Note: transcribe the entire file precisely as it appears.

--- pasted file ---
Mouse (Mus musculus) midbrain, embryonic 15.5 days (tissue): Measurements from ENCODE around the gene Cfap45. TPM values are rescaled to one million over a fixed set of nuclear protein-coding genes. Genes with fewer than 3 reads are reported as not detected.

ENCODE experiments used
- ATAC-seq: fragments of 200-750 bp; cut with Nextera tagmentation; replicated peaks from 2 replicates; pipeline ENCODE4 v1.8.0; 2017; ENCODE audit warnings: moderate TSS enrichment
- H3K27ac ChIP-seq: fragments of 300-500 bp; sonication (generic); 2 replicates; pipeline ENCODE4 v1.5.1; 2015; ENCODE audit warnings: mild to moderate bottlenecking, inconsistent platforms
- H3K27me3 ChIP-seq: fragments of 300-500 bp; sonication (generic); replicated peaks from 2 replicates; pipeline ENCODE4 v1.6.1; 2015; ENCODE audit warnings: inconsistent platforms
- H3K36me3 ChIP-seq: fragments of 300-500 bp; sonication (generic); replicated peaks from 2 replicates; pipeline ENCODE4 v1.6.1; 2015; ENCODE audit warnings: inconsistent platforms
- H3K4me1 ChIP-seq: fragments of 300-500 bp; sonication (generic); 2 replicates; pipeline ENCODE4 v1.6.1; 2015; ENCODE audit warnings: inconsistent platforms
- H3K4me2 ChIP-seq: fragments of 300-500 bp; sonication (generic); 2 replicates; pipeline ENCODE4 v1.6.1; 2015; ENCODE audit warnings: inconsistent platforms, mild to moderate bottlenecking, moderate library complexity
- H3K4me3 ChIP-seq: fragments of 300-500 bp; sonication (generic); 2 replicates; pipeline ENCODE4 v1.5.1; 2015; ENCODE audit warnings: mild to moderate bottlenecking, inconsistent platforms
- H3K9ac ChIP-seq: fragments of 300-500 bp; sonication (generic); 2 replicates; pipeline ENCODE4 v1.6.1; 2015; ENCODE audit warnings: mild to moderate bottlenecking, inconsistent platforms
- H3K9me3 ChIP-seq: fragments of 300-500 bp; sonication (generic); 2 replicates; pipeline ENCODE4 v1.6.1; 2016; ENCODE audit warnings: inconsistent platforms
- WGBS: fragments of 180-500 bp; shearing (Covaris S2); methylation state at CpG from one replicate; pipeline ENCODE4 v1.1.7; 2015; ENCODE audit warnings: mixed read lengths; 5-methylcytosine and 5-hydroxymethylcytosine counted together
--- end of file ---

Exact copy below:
Mouse (Mus musculus) midbrain, embryonic 15.5 days (tissue): Measurements from ENCODE around the gene Cfap45. TPM values are rescaled to one million over a fixed set of nuclear protein-coding genes. Genes with fewer than 3 reads are reported as not detected.

ENCODE experiments used
- ATAC-seq: fragments of 200-750 bp; cut with Nextera tagmentation; replicated peaks from 2 replicates; pipeline ENCODE4 v1.8.0; 2017; ENCODE audit warnings: moderate TSS enrichment
- H3K27ac ChIP-seq: fragments of 300-500 bp; sonication (generic); 2 replicates; pipeline ENCODE4 v1.5.1; 2015; ENCODE audit warnings: mild to moderate bottlenecking, inconsistent platforms
- H3K27me3 ChIP-seq: fragments of 300-500 bp; sonication (generic); replicated peaks from 2 replicates; pipeline ENCODE4 v1.6.1; 2015; ENCODE audit warnings: inconsistent platforms
- H3K36me3 ChIP-seq: fragments of 300-500 bp; sonication (generic); replicated peaks from 2 replicates; pipeline ENCODE4 v1.6.1; 2015; ENCODE audit warnings: inconsistent platforms
- H3K4me1 ChIP-seq: fragments of 300-500 bp; sonication (generic); 2 replicates; pipeline ENCODE4 v1.6.1; 2015; ENCODE audit warnings: inconsistent platforms
- H3K4me2 ChIP-seq: fragments of 300-500 bp; sonication (generic); 2 replicates; pipeline ENCODE4 v1.6.1; 2015; ENCODE audit warnings: inconsistent platforms, mild to moderate bottlenecking, moderate library complexity
- H3K4me3 ChIP-seq: fragments of 300-500 bp; sonication (generic); 2 replicates; pipeline ENCODE4 v1.5.1; 2015; ENCODE audit warnings: mild to moderate bottlenecking, inconsistent platforms
- H3K9ac ChIP-seq: fragments of 300-500 bp; sonication (generic); 2 replicates; pipeline ENCODE4 v1.6.1; 2015; ENCODE audit warnings: mild to moderate bottlenecking, inconsistent platforms
- H3K9me3 ChIP-seq: fragments of 300-500 bp; sonication (generic); 2 replicates; pipeline ENCODE4 v1.6.1; 2016; ENCODE audit warnings: inconsistent platforms
- WGBS: fragments of 180-500 bp; shearing (Covaris S2); methylation state at CpG from one replicate; pipeline ENCODE4 v1.1.7; 2015; ENCODE audit warnings: mixed read lengths; 5-methylcytosine and 5-hydroxymethylcytosine counted together